When Kelly Holmes moved from the Cheyenne River Reservation to Denver as a teenager, she was already pondering the possibility of a future Native American themed fashion publication. “I collected fashion magazines since I was little,” Holmes says. “At 16 I started wondering if a magazine could exist that had Native American stories and models, makeup tutorials that matched our skin tone.”
She started planning a magazine, and opted to shadow local publishers and photographers, as well as take courses on journalism instead of pursuing a formal education. The process was difficult. “When I tried getting into fashion in Denver, people would often say things like, ‘What do Native Americans know about fashion, or even the world?’”
Despite the odds, Holmes, now 24 years old, can officially call herself the publisher of a Native American fashion magazine, Native Max, the first issue of which she complied all on her own, in 2012.
The magazine and blog feature profiles of Native American artists, designers, activists, and fashion icons, as well as sports, culture, entertainment, and fashion news.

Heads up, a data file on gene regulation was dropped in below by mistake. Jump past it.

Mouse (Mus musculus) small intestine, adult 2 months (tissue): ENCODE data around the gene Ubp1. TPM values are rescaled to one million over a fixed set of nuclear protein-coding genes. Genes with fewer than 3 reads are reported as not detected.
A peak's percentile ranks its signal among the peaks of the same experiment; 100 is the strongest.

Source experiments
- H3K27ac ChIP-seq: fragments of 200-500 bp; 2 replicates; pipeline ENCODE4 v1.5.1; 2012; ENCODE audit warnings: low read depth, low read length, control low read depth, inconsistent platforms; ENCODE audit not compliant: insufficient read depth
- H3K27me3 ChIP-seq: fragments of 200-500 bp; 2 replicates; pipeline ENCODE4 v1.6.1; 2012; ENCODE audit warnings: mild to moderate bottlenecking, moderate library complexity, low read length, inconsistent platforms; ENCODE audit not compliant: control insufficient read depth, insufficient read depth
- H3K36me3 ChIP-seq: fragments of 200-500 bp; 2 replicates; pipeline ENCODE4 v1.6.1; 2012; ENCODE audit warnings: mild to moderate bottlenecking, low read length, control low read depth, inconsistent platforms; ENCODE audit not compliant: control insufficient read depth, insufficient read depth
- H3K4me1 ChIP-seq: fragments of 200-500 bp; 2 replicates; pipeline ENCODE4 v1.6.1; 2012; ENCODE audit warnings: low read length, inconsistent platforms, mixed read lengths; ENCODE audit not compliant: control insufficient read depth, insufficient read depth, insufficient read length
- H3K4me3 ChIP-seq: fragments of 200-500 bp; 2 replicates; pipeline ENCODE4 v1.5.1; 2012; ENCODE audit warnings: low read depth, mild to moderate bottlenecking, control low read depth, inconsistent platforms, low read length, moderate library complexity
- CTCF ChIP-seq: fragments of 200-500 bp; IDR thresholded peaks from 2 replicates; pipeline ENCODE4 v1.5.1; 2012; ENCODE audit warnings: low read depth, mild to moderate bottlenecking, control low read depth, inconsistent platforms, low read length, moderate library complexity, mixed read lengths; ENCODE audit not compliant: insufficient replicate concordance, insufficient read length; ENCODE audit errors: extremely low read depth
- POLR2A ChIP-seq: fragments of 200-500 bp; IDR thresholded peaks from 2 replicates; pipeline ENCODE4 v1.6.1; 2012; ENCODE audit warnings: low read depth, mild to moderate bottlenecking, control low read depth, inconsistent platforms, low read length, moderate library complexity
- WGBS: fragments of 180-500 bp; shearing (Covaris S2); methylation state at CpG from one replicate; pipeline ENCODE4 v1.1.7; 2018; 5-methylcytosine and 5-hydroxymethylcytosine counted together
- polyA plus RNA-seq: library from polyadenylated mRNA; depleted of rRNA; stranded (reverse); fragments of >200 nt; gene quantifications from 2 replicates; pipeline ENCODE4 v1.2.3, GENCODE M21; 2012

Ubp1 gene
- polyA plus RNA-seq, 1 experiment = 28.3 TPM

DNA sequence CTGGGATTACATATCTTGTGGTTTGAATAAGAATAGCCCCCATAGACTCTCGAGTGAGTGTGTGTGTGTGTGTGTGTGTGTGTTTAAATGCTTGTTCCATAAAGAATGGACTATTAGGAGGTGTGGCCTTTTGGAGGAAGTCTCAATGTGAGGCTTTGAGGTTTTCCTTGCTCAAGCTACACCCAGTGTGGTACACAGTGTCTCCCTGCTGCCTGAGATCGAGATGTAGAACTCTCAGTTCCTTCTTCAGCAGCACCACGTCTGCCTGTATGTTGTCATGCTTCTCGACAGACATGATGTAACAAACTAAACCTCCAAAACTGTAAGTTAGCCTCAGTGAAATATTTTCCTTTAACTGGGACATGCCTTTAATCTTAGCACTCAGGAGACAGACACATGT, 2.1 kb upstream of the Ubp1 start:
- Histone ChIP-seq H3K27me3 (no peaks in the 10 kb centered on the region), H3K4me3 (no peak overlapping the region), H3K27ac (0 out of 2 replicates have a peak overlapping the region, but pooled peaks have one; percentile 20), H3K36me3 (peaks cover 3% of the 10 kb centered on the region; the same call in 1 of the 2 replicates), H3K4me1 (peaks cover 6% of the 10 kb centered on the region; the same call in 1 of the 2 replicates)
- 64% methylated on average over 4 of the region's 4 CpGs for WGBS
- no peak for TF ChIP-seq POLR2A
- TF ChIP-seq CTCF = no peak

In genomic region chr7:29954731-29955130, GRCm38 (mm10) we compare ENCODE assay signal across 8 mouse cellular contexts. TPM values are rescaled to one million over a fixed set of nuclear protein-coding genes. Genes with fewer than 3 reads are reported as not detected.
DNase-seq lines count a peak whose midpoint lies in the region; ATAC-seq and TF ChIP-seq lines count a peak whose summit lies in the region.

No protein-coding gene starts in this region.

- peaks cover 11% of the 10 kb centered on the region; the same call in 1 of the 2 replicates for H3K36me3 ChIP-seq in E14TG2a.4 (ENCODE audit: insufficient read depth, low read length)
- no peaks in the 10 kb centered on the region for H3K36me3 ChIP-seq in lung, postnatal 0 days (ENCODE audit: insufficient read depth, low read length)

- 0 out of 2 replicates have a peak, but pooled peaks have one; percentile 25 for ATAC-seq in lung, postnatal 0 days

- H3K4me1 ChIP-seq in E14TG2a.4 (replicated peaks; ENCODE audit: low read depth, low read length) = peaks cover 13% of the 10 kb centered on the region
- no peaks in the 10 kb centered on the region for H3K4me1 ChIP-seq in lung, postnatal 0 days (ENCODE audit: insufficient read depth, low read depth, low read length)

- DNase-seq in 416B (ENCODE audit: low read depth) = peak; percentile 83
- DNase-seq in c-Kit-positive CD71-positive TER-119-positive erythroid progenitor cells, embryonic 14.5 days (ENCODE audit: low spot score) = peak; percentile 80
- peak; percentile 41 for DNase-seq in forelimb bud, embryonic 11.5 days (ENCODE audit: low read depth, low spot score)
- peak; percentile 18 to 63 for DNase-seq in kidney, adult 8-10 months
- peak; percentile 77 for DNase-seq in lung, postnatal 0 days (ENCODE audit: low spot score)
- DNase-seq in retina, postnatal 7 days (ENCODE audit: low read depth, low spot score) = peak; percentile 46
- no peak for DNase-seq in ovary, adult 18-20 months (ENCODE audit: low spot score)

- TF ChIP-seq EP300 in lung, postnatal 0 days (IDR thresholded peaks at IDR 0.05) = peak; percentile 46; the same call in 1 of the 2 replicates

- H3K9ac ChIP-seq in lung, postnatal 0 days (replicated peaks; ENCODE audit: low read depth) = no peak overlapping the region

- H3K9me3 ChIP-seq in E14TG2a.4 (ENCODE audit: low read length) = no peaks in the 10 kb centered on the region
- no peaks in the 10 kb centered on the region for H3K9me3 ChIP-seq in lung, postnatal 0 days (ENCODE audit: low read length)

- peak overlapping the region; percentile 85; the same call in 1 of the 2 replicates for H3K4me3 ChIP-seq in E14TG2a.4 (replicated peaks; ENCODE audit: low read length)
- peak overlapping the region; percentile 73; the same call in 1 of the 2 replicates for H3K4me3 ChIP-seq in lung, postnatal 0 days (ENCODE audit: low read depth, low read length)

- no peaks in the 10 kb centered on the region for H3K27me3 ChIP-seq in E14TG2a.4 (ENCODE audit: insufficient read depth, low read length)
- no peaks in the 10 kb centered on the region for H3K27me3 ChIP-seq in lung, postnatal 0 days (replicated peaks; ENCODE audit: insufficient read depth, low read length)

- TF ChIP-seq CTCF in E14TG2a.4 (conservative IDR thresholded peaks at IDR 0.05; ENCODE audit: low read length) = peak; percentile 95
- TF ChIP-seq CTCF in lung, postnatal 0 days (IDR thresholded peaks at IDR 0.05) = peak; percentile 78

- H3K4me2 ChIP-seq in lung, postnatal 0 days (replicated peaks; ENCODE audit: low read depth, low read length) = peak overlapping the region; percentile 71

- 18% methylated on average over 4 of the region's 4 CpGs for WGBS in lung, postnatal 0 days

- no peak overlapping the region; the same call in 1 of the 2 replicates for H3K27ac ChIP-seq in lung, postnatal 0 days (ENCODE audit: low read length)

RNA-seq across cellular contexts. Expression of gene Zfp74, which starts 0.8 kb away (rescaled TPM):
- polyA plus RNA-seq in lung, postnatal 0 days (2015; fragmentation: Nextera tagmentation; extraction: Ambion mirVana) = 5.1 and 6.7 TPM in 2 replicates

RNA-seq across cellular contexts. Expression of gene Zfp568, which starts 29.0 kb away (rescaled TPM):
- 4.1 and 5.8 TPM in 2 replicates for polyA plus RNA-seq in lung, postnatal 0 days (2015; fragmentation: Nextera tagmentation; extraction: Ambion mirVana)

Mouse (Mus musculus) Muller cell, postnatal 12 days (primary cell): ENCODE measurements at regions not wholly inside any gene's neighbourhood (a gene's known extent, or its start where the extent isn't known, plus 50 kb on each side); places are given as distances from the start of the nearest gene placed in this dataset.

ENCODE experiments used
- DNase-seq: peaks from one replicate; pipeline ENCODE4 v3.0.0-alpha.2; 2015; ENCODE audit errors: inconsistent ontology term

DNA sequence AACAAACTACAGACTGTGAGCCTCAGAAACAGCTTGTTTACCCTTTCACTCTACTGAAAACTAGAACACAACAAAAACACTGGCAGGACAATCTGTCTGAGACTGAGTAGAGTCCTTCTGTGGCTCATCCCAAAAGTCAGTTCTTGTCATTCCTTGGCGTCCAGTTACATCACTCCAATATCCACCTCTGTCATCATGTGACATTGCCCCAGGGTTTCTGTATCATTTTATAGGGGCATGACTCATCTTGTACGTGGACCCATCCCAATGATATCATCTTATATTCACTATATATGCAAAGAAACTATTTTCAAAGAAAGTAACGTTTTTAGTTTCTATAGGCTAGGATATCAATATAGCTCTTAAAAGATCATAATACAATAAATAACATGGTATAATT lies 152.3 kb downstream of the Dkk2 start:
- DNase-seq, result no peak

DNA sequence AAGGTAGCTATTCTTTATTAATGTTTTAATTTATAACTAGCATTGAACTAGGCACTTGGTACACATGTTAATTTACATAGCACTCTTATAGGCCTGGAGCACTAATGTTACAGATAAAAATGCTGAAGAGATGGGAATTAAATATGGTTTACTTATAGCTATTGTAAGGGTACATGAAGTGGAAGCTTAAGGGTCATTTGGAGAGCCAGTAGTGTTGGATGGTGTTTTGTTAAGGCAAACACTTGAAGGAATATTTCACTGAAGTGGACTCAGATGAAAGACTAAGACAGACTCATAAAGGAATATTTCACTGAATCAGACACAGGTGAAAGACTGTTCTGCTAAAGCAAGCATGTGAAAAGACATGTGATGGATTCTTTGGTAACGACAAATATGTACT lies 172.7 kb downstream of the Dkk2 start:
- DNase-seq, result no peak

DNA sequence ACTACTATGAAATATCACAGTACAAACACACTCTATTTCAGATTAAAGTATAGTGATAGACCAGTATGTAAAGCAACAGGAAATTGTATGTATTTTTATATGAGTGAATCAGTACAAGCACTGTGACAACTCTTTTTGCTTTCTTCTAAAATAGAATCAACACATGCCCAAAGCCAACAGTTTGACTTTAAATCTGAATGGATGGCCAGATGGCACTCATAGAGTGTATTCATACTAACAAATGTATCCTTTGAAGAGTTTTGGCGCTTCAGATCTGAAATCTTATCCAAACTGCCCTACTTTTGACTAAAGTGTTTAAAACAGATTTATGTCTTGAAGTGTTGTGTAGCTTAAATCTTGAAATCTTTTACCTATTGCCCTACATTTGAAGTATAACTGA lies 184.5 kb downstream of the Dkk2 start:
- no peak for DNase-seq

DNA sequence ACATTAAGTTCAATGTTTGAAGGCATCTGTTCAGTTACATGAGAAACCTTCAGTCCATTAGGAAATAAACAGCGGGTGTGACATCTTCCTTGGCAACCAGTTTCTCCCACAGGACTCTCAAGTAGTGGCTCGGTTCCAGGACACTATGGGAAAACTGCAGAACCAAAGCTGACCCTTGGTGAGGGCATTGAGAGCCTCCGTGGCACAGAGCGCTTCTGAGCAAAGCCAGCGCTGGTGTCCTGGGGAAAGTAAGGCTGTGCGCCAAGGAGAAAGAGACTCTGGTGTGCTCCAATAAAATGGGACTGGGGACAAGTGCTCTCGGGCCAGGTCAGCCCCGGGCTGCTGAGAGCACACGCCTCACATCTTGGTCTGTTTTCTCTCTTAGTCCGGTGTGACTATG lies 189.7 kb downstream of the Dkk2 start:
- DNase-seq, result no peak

Impressively, Holmes still plays the role of jack-of-all-trades for Native Max, juggling writing, editing, art direction and styling, while also taking care of her 4-year-old son. The pieces she’s written for the magazine include some with interest-piquing titles like, “Savages, Settlers, and Slaves: Red, White, and Black Symbolism of Oklahoma Sooners Football” and “Native Women in Film & Television.” While Holmes is a member of the Lakota tribe of Native Americans, other staff members belong to the Navajo, Arapaho, and Apache peoples; the magazine accepts work from all kinds of Native Americans from across the US.
The bi-monthly magazine creates a meeting between Native American issues and fashion, focusing a magnifying lens on both. For example, about the popularity of tribal-inspired trends in fashion Homes comments, “Many of these designers take from the culture but don’t give back in any real way, or even acknowledge the native people their designs are based on. Holmes adds, interestingly, that the fashion industry’s appropriation of the cultural property of Native Americans, without proper attribution of credit, is simply an outmoded continuation of colonialist attitudes.
Native Max has received international attention, which Holmes hopes will connect and bring Native American designers, models, and photographers into the mainstream spotlight.